council. we never saw what happened to him. ivan watson, cnn, atareb, syria. >>> here are some of the mohr stories. london's last-minute scramble to get more security. why the city is adding hundreds of troops now. >>> and an all-girl punk band takes on president putin, using music as a form of protest. >>> but they are now paying a big price. if you are one of the millions of men who have used androgel 1%, there's big news. presenting androgel 1.62%. both are used to treat men with low testosterone. androgel 1.62% is from the makers of the number one prescribed testosterone replacement therapy. it raises your testosterone levels, and... is concentrated, so you could use less gel. and with androgel 1.62%, you can save on your monthly prescription. [ male announcer ] dosing and application sites between these products differ. women and children should avoid contact with application sites. discontinue androgel and call your doctor if you see unexpected signs of early puberty in a child, or, signs in a woman which may include changes in body hair or a large increase in acne, possibly due to a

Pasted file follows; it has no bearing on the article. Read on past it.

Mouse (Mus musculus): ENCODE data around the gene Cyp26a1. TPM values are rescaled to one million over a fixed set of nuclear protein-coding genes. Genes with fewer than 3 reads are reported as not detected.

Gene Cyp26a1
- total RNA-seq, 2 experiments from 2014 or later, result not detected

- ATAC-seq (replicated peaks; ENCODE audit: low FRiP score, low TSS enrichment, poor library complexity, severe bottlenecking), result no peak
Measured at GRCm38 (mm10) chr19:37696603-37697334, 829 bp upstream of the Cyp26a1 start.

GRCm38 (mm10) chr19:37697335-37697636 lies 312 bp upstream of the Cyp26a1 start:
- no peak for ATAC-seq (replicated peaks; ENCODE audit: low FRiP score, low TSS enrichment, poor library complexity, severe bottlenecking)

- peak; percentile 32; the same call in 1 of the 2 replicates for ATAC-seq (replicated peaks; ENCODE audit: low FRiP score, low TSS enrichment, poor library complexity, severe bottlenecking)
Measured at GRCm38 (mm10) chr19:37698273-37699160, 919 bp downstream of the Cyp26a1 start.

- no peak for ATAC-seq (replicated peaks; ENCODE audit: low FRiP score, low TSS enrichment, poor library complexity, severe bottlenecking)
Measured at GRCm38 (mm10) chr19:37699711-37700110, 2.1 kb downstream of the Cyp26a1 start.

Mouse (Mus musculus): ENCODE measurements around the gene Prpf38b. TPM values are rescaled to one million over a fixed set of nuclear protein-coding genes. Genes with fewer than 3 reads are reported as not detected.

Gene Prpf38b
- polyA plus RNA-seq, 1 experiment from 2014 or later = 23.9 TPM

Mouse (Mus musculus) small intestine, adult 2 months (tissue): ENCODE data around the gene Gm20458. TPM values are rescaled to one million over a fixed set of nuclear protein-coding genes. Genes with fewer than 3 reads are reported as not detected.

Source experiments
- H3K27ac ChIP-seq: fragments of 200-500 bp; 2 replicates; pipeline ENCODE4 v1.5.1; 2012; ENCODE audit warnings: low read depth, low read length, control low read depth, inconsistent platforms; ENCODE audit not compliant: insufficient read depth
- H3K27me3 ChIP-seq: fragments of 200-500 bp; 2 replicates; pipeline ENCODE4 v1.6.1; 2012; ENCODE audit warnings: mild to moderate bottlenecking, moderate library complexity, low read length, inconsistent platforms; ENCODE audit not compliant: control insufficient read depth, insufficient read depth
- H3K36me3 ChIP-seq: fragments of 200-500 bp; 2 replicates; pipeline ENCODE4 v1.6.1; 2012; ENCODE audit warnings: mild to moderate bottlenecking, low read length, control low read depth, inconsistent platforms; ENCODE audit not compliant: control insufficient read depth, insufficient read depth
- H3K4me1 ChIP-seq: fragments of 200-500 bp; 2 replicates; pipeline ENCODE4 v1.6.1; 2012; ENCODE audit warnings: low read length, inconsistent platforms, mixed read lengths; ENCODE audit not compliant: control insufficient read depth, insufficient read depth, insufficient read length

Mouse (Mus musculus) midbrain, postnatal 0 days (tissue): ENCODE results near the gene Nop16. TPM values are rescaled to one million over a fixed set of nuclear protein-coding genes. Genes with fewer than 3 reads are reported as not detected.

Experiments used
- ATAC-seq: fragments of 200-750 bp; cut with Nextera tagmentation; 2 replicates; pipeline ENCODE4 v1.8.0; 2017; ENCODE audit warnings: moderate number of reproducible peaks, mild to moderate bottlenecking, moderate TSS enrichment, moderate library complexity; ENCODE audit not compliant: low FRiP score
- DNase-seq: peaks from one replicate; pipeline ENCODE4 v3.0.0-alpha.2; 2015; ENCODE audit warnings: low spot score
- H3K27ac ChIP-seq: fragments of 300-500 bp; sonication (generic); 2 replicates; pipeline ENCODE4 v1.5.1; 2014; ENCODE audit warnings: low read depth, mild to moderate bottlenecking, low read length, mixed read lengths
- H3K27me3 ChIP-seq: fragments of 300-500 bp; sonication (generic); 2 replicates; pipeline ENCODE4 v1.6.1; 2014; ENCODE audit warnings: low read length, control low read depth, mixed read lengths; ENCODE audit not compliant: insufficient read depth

it could be months before they decide whether to seek the death penalty. cnn's ed lavandera joins me now. ed, it's very interesting to see him in court with that bright red hair, almost looking like someone who was possibly medicated or hadn't slept a lot. paint us a picture for what it was like to get a glimpse of holmes today. >> rorter: it was tough, i would imagine, for the many people who were intently watching this. he appeared as some sort of comic book character emerging in that courtroom. but i think after everyone got over the shock of seeing the red hair, the attention really turned to his demeanor. and i think people were just stunned by his complete dazed look, bewilderment at times, confused. he appeared sedated and completely out of it in many ways. it's led to a lot of speculation throughout the day that he might have been medically sedated by authorities here in the jail in arapahoe county. we've reached out to the sheriff's office in charge of that jail. they say they cannot tell us whether or not he's been medically sedated or given anything. the speculation will have